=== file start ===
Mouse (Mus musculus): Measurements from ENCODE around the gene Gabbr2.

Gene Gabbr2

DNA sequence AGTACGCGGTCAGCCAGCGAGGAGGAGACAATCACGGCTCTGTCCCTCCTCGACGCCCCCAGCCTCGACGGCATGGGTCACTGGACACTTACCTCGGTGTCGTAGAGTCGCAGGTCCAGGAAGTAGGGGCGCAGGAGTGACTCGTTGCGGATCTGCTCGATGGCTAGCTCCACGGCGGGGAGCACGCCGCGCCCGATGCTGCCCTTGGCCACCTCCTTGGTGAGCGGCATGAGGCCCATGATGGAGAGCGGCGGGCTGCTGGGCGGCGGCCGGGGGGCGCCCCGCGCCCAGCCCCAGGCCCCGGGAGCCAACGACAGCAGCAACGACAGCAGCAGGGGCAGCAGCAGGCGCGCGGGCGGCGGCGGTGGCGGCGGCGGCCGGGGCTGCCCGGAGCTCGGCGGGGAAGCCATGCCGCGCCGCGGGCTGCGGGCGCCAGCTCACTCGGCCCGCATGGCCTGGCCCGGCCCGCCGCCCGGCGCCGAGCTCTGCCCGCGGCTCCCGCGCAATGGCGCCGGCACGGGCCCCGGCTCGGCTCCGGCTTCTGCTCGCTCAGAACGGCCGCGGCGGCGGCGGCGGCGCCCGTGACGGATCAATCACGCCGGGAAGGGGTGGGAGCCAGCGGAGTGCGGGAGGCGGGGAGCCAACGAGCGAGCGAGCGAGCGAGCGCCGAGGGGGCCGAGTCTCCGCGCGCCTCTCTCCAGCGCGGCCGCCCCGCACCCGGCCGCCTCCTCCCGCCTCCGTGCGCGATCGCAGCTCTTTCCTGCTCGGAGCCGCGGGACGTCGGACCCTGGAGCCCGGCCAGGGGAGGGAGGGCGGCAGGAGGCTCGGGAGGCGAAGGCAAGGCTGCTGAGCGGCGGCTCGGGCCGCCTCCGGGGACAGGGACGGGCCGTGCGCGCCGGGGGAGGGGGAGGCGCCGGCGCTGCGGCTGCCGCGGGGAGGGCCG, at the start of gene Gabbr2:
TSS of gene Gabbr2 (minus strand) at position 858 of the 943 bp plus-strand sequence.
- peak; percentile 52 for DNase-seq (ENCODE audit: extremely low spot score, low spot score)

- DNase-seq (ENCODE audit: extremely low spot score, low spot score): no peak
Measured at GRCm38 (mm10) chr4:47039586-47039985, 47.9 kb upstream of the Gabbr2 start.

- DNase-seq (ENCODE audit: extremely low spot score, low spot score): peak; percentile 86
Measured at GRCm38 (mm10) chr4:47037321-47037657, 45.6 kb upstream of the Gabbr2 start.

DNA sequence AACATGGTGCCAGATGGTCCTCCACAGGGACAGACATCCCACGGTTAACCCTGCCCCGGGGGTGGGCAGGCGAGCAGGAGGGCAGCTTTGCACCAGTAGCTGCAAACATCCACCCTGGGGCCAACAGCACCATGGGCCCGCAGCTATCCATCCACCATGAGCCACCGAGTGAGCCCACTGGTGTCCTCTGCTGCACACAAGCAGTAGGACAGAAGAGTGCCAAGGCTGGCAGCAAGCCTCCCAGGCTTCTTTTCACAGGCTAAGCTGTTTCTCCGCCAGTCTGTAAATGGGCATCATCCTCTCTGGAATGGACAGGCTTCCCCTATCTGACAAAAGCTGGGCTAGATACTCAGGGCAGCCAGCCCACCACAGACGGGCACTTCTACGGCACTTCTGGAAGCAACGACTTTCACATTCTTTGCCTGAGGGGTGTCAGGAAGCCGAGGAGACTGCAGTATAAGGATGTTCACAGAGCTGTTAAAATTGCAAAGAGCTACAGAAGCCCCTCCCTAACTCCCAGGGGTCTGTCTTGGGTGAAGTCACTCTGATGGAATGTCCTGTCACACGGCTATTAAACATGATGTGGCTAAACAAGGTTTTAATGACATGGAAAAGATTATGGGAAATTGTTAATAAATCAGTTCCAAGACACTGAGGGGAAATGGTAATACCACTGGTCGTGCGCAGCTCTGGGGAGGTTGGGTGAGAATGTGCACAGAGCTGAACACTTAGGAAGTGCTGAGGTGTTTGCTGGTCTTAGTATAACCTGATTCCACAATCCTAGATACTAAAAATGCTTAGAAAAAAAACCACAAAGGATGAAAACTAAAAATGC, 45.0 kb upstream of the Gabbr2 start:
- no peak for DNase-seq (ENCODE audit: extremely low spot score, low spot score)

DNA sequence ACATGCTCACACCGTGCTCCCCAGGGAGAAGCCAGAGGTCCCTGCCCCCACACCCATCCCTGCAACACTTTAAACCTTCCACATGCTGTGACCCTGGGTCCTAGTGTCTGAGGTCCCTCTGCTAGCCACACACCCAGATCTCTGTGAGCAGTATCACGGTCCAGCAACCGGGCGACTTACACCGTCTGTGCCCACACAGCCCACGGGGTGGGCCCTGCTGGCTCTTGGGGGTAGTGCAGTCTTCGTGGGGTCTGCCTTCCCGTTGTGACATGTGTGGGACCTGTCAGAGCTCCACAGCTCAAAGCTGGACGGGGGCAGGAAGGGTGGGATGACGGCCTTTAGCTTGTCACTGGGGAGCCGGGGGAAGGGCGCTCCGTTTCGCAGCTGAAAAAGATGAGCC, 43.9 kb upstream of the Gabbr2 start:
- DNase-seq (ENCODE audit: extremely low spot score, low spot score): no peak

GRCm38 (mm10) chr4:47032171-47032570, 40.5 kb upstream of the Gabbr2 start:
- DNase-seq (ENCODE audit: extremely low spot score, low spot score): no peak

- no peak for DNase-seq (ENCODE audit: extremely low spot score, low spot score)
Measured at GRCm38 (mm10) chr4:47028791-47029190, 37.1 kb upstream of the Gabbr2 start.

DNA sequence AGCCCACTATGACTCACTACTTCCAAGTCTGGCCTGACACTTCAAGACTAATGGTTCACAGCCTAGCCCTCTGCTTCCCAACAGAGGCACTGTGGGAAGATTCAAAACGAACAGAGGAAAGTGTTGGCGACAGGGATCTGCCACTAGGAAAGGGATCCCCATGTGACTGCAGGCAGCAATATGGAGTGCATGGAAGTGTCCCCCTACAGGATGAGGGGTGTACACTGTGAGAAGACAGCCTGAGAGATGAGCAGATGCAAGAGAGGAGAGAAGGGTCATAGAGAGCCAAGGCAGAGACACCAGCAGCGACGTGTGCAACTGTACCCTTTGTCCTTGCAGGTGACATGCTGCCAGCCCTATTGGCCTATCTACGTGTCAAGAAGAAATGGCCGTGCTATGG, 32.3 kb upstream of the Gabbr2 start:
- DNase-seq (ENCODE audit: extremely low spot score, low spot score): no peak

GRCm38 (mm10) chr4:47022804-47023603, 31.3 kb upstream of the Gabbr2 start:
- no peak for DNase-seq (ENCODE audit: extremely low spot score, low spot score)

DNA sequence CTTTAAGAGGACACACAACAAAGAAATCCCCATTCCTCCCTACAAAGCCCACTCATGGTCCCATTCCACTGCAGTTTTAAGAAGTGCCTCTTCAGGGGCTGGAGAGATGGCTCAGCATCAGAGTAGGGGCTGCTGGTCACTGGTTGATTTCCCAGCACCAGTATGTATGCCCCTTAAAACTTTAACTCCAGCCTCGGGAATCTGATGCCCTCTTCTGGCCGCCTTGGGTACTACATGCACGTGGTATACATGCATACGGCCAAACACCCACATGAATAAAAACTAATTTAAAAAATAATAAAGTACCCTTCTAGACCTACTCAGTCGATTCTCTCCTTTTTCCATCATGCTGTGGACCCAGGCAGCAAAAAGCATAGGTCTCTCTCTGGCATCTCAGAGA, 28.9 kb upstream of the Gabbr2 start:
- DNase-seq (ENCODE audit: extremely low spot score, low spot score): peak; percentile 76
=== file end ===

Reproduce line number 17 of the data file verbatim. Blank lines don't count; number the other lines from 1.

Measured at GRCm38 (mm10) chr4:47028791-47029190, 37.1 kb upstream of the Gabbr2 start.